29 November 2010

Old Singapore Quiz (20) - Yet Another Old Cannon - Answers

Peter Stubbs got all the answers correct although it is quite obvious that both YG and Icemoon knew the answers too.

From Peter Stubb's detailed and informative comments, you could tell that he is an expert on the subject of guns, batteries and cannons used in World War II.

British gunners cleaning the gun barrel (IWM)
Publicity photo from WWII British War Office, showing off impressive size of Monster Guns (IWM)

The replica at Cosford Road, minus the "publicity models"
Here are the answers to the quiz:

Q1. The cannon in the above photo is a replica. Where is it sited? (Give the road name.)
A1. Cosford Road

Q2. How many such guns were there orginally near this location and what were they collectively called?
A2. Three guns and they were called the Johore Battery.

Q3. How many such guns were there in Singapore at that time?
A3. Five.

Q4. What was the diameter of the shell (in inches) that the gun fired?
A4. 15 inches.

The passage below is reproduced from the National Heritage Board's marker at the Cosford Road site.

Johore Battery

A close-up view of one of the "monster guns", 14 November 1941
A close-up view of the replica 69 years later - 15 November 2010
The Johore Battery comprised three guns. They were part of a group of twenty nine large coastal guns installed in Singapore in the 1930s.

The Johore Battery's three weapons were among Singapore's largest coastal guns. They were known as 15-inch guns, because 15 inches (38 cm) was the diameter of the shell they fired. Their gun barrels were 16.5 metres long and the shells stood 1.5 metres high. The guns were capable of hurling these shells at battleships over twenty miles away.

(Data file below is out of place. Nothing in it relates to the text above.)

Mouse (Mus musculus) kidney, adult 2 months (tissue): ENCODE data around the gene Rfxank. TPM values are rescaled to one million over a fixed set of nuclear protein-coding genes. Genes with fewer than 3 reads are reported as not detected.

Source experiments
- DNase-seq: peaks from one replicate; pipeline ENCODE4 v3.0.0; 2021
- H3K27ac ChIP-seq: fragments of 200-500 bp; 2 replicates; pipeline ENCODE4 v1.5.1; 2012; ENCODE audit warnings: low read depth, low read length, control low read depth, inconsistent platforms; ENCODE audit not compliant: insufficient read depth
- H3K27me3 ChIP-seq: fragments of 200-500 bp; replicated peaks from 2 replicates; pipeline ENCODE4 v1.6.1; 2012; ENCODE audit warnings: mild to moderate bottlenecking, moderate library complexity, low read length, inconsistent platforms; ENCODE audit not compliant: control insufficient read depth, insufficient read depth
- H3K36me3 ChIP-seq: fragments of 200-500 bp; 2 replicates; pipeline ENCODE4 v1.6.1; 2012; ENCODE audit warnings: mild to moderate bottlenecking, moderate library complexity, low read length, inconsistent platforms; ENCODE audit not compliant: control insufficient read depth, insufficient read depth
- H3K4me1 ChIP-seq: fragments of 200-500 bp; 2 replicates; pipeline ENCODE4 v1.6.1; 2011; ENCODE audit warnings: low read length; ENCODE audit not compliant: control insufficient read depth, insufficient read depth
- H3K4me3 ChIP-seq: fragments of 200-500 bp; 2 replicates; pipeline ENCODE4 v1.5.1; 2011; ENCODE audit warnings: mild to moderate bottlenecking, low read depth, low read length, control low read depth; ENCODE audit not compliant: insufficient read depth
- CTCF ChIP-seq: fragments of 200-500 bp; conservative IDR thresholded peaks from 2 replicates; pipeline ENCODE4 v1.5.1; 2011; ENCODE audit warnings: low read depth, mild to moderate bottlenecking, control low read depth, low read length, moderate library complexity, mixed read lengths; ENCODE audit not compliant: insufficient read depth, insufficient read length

[From left to right]: General Sir Archibald Wavell accompanying the C.F.D. Brigadier Curtis and the General Officer Commanding Singapore Fortress, Major-General Keith Simmons, touring Singapore's defences, c. 1941
They were originally called "monster guns" when tested in England in 1934, before being sent to Singapore. When World War II started, there were only seven of these defending the coasts of the British Empire. Two were near Dover in England, and five in Singapore. Besides the Johore Battery, Singapore also had two 15-inch guns at Buona Vista Battery. They were located at the junction of Ulu Pandan and Clementi Roads, in the West of the island.

Gunners "pulling through" the barrel of a "monster gun" after firing, c. 1941
Each of Johore's Battery's guns had its own ammunition bunker. These were about 500 metres apart, arranged in a line that stretched from the present site onto what are now the runways of Changi Airport. Though these guns were originally intended to stop an attack from the sea, two of Johore Battery's guns could turn around and fire to the rear, towards Johor Bahru. The third, the one located at this site, could only fire out to sea.

One of the "monster guns" ready to "roar", 15 November 1941
From 5th to 12th February 1942, the two guns of the Johore Battery that could turn around fired landward in Singapore's defence. They shelled Japanese infantry positions from Johor Bahru, just across the Causeway, eastwards to the area North of Tanjong Punggol. They also joined in the battles for Bukit Timah Road and Pasir Panjang. The guns of Johore Battery fired 194 rounds before their demolition by the British on the night of 12th February. This demolition, and the postwar upgrading of Changi aerodrome, means all the remains are the underground tunnels on this site, which once housed ammunition and power plants.